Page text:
Anyway, when she is ready to return to work, she is informed that they got along fine without her and her job has been eliminated.  I can't recall how many workers were at her company; 16 is the number in my head.  Management found out there was too much work for 16 but not enough for 17; better to pay overtime sometimes than a 17th salary all the time.  Sandra complains and they offer a no-win solution.  They'll put Sandra's job to a vote among her peers.  They can vote to reinstate her to her job or they can vote for an annual bonus; it's one or the other.  She needs a majority, a tie will result in not being hired back and everyone getting their bonus.  They tell Sandra about this late in the afternoon on Friday.  She has to spend the weekend (the titular two days, one night) tracking down her former co-workers and asking them to vote for her to get her job back.

Naturally disinclined to beg her co-workers to hire her back, she is pushed by her husband and best friend.  However, it is the people that she encounters that make the film memorable and thought provoking.  Some are immediately for or against her.  Other people are sympathetic but need the money.  Some resent being put in a position to make the decision.  She encounters the full gamut of responses.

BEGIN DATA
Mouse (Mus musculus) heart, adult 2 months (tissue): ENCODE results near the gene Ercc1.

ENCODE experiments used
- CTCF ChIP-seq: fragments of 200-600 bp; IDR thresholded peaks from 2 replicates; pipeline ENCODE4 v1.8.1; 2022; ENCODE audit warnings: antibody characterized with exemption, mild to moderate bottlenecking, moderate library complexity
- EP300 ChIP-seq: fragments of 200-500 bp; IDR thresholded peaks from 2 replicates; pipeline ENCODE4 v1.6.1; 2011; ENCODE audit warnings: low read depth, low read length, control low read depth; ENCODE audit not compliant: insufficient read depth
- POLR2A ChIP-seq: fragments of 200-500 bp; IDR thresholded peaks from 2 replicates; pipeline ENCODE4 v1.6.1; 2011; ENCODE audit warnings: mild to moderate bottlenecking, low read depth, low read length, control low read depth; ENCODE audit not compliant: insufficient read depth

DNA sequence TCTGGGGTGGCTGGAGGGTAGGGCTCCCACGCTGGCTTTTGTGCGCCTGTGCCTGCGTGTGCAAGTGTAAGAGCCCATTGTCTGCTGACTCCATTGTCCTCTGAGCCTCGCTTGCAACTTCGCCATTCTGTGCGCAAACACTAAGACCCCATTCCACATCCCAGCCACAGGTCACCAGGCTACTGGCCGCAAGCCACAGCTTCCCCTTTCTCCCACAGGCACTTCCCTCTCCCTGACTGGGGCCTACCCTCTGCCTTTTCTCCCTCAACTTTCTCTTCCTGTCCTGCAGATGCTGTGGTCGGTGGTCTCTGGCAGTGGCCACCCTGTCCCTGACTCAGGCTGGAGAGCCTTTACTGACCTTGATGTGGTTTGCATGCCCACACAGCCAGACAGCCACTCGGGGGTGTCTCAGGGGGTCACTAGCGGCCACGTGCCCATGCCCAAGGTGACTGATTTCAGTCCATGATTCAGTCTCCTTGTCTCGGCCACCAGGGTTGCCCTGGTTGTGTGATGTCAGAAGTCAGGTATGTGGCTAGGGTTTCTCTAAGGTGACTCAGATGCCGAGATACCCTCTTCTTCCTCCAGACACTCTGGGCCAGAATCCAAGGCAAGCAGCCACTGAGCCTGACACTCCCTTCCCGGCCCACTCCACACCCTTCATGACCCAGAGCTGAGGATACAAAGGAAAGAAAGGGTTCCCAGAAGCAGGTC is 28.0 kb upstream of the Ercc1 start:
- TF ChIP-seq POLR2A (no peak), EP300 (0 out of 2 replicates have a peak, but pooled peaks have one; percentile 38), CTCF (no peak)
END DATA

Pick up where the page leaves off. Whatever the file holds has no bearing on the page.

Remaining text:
I won't reveal the ending but it shows that Sandra has learned to deal with stress much better than at the end of the film.

The reason I liked the film was because it made me think about my own workplace.  If I was approached with such a request, how would I vote?  The answer is "It depends on who is asking."  I think some people are qualified to their job so if asked to hire them back and forgo a bonus, I'd decline.  Then I thought that that position sounded harsh.  I think even if I voted no and got the bonus, I would be resentful that management put me in that position.

I fully empathized with Sandra and several of her co-workers during the film which served to make the film more personal.  In addition, Sandra is counting votes so there is the suspense as to whether or not she'll get 9 votes.  Two Days, One Night is an outstanding film; one of my favorites of 2014.